Review Price £1,697.00
Having kicked off its 2011 TV range with the exuberantly huge 55in UE55D8000, Samsung today continues its aggressive assault on your living room with a rather more practical offering.
For as well as being nearly 10in smaller, the 46in UE46D7000 is much cheaper - a whole £800 cheaper, in fact. So provided its step down in Samsung’s range from the D8000 series doesn’t introduce too many compromises, it could be a really tempting option.
Even a cursory comparison of the 46D7000 and 55D8000’s spec sheets immediately delivers some mighty fine news. For there doesn’t appear to be any difference at all in terms of features or specifications. In other words, unlike last year’s C8000 and C7000 ranges, which were substantially different, the only difference this year is an aesthetic one.
This finds the 46D7000 sporting a marginally less attractive see-through bezel infused with a hint of red in place of the sumptuous metallic bezel found on the 55D8000. But crucially, the 46D7000’s bezel is still almost unbelievably slim. And actually, its see-through nature means that in dark rooms, at least, the set looks arguably even more ‘bezel-free’ than the 55D8000.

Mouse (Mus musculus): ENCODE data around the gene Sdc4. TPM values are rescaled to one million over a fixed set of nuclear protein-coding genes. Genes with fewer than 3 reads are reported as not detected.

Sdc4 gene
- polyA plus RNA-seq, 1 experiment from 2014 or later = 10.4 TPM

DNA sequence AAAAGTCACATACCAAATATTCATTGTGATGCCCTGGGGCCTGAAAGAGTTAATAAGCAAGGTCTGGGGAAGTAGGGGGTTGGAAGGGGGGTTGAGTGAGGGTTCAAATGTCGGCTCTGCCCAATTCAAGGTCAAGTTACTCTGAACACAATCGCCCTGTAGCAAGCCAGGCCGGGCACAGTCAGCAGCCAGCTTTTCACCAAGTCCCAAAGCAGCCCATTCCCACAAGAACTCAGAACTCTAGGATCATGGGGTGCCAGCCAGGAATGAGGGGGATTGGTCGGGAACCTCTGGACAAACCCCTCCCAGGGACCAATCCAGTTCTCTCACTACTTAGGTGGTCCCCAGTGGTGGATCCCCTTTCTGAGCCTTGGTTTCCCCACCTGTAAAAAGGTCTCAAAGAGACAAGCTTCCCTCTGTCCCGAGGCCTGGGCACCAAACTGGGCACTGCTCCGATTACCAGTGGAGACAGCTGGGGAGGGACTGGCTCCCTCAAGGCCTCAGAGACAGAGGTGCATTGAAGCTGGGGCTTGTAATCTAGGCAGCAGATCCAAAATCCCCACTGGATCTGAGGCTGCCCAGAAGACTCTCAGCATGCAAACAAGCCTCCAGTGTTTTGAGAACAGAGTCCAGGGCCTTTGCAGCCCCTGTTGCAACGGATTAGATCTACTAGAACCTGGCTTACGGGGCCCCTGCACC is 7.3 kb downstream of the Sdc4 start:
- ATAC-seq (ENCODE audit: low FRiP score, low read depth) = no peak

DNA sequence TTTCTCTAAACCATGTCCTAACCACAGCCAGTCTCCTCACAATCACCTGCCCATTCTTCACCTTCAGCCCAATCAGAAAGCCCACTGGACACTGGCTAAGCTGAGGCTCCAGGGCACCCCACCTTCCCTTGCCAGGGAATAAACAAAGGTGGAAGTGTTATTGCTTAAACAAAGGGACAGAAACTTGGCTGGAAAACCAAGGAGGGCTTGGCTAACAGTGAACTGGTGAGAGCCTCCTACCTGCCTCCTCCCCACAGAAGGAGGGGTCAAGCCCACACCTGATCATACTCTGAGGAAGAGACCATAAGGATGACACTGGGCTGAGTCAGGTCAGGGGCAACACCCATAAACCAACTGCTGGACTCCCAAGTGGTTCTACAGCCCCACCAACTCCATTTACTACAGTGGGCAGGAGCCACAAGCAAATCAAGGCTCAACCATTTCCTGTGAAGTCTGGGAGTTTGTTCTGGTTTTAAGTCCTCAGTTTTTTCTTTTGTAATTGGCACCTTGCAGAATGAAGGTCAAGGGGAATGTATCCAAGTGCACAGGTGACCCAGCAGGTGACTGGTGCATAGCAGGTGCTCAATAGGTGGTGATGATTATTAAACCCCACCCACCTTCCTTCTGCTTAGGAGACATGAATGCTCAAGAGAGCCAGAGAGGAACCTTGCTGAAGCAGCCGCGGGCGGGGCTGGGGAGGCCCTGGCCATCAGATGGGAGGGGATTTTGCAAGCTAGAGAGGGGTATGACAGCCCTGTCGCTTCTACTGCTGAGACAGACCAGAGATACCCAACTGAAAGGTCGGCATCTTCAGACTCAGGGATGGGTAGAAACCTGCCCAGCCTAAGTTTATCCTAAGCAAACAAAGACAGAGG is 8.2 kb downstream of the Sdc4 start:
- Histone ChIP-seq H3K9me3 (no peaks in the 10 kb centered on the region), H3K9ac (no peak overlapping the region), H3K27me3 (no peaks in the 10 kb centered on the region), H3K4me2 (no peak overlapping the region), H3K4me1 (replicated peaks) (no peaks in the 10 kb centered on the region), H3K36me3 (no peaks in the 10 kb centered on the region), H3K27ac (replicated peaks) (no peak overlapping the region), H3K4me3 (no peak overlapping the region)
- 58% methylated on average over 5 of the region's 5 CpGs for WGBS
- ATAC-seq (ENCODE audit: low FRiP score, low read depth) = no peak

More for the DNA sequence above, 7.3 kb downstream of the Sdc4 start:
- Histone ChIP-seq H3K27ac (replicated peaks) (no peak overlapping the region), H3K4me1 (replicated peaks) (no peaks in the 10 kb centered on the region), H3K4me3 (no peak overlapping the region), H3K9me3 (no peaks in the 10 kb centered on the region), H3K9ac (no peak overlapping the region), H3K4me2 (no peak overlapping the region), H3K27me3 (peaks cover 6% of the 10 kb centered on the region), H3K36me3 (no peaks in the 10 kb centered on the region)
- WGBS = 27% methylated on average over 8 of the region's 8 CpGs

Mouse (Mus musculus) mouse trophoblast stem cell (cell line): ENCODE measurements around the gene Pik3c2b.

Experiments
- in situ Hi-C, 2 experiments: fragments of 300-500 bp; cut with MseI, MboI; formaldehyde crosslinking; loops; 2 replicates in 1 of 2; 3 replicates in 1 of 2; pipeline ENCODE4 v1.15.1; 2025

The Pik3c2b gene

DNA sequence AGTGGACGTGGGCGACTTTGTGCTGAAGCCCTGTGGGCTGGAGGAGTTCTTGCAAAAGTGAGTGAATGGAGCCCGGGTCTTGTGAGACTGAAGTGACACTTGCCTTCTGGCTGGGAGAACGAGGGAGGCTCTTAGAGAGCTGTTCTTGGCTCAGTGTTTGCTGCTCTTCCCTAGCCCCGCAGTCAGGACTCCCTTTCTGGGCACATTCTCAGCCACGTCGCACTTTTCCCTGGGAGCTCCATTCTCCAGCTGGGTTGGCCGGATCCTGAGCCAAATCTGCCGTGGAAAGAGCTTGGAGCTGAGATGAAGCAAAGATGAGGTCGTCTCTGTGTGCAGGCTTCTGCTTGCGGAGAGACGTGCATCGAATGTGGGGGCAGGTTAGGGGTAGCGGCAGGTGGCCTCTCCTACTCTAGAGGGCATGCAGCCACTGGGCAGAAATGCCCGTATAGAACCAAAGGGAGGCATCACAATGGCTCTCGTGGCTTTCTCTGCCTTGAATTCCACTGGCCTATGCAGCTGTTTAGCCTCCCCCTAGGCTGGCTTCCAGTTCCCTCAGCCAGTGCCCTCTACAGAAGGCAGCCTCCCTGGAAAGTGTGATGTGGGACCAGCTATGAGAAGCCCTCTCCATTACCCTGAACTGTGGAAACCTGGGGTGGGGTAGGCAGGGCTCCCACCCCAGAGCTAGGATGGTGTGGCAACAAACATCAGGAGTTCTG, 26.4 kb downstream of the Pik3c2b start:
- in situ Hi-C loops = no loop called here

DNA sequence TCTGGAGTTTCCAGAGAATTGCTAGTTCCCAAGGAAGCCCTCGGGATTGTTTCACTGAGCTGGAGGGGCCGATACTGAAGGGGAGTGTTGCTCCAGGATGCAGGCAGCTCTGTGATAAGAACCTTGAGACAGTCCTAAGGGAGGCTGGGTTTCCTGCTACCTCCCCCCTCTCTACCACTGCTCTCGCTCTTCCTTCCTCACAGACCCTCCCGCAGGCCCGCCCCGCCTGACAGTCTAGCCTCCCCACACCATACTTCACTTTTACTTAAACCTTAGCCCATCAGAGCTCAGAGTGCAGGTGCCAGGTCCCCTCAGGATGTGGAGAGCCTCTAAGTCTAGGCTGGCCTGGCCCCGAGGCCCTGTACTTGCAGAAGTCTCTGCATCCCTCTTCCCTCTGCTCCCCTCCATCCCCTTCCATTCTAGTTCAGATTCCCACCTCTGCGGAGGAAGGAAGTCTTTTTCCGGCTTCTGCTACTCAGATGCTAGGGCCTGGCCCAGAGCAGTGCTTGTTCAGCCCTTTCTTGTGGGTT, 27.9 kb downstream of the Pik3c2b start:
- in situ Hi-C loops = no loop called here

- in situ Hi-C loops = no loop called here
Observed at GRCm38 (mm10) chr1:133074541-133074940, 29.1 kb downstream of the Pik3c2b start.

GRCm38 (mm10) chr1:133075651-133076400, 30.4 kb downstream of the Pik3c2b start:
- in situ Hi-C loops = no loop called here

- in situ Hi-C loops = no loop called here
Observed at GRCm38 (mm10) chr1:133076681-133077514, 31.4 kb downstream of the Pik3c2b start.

As well as raising a genuine sense of wonder about how Samsung has managed to make an edge-lit TV that doesn’t have any edges, the extraordinary slimness of the 46D7000’s screen frame also helps it fit into spaces that might normally only take a 40-42in TV.
So far as the TV manufacturers are concerned, 2011 is the year of the Smart TV. And since Samsung has always been at the forefront of introducing multimedia and online features to its TVs, it’s no surprise to find the 46D7000 setting a startlingly high bar for the rest of the Smart TV fraternity to follow.
First, there’s the 46D7000’s connectivity. For as well as the headline four HDMIs for digital HD video connectivity, the set carries a LAN jack for DLNA PC or online router connection; no less than three USBs capable of either playing back the vast majority of video, music and JPEG file formats or recording video from the set’s Freeview AND Freesat HD tuners; a D-Sub PC port; and, best of all, built-in Wi-Fi. No need for add-on Wi-Fi USB dongles here.
With so many inputs and sources to handle, the 46D7000 obviously has the potential to be rather fiddly to use. In fact, we’ve found ourselves increasingly dissatisfied with almost all the operating systems employed by TVs in recent times, simply because they’re all starting to creak under the weight of all the extra content options now coming through. Which is why we’re loving the 46D7000’s Smart Hub...
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